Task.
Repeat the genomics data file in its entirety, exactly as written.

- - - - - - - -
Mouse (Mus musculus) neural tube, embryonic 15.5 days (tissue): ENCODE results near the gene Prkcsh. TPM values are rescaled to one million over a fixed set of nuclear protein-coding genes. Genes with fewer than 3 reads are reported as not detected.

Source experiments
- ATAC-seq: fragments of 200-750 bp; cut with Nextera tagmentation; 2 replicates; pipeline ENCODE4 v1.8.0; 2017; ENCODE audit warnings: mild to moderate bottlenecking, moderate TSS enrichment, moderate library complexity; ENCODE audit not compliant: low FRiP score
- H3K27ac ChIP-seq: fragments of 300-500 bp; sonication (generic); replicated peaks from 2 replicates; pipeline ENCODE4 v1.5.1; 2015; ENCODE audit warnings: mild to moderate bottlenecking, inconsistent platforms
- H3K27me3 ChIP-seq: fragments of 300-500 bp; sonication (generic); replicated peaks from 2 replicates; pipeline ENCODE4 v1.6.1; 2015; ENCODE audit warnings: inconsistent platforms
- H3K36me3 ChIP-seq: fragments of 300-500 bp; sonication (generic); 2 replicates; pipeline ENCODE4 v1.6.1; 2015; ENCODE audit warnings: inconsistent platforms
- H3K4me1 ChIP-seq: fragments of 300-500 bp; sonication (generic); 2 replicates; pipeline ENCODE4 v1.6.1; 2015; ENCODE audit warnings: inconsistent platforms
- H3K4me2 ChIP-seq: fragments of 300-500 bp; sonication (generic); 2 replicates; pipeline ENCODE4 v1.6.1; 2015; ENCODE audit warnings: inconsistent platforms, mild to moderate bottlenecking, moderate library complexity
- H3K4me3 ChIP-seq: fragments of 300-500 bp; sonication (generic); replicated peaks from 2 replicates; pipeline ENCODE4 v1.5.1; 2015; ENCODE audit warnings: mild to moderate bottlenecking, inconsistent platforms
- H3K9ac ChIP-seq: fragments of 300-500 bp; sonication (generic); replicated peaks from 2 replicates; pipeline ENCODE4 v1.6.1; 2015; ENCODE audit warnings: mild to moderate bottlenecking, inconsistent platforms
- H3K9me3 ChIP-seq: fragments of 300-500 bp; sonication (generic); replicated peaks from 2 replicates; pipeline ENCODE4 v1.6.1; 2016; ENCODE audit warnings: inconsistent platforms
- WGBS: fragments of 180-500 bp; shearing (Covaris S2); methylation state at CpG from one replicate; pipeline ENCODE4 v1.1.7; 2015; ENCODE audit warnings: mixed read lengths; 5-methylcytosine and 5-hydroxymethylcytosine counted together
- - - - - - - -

Mouse (Mus musculus) neural tube, embryonic 15.5 days (tissue): ENCODE results near the gene Prkcsh. TPM values are rescaled to one million over a fixed set of nuclear protein-coding genes. Genes with fewer than 3 reads are reported as not detected.

Source experiments
- ATAC-seq: fragments of 200-750 bp; cut with Nextera tagmentation; 2 replicates; pipeline ENCODE4 v1.8.0; 2017; ENCODE audit warnings: mild to moderate bottlenecking, moderate TSS enrichment, moderate library complexity; ENCODE audit not compliant: low FRiP score
- H3K27ac ChIP-seq: fragments of 300-500 bp; sonication (generic); replicated peaks from 2 replicates; pipeline ENCODE4 v1.5.1; 2015; ENCODE audit warnings: mild to moderate bottlenecking, inconsistent platforms
- H3K27me3 ChIP-seq: fragments of 300-500 bp; sonication (generic); replicated peaks from 2 replicates; pipeline ENCODE4 v1.6.1; 2015; ENCODE audit warnings: inconsistent platforms
- H3K36me3 ChIP-seq: fragments of 300-500 bp; sonication (generic); 2 replicates; pipeline ENCODE4 v1.6.1; 2015; ENCODE audit warnings: inconsistent platforms
- H3K4me1 ChIP-seq: fragments of 300-500 bp; sonication (generic); 2 replicates; pipeline ENCODE4 v1.6.1; 2015; ENCODE audit warnings: inconsistent platforms
- H3K4me2 ChIP-seq: fragments of 300-500 bp; sonication (generic); 2 replicates; pipeline ENCODE4 v1.6.1; 2015; ENCODE audit warnings: inconsistent platforms, mild to moderate bottlenecking, moderate library complexity
- H3K4me3 ChIP-seq: fragments of 300-500 bp; sonication (generic); replicated peaks from 2 replicates; pipeline ENCODE4 v1.5.1; 2015; ENCODE audit warnings: mild to moderate bottlenecking, inconsistent platforms
- H3K9ac ChIP-seq: fragments of 300-500 bp; sonication (generic); replicated peaks from 2 replicates; pipeline ENCODE4 v1.6.1; 2015; ENCODE audit warnings: mild to moderate bottlenecking, inconsistent platforms
- H3K9me3 ChIP-seq: fragments of 300-500 bp; sonication (generic); replicated peaks from 2 replicates; pipeline ENCODE4 v1.6.1; 2016; ENCODE audit warnings: inconsistent platforms
- WGBS: fragments of 180-500 bp; shearing (Covaris S2); methylation state at CpG from one replicate; pipeline ENCODE4 v1.1.7; 2015; ENCODE audit warnings: mixed read lengths; 5-methylcytosine and 5-hydroxymethylcytosine counted together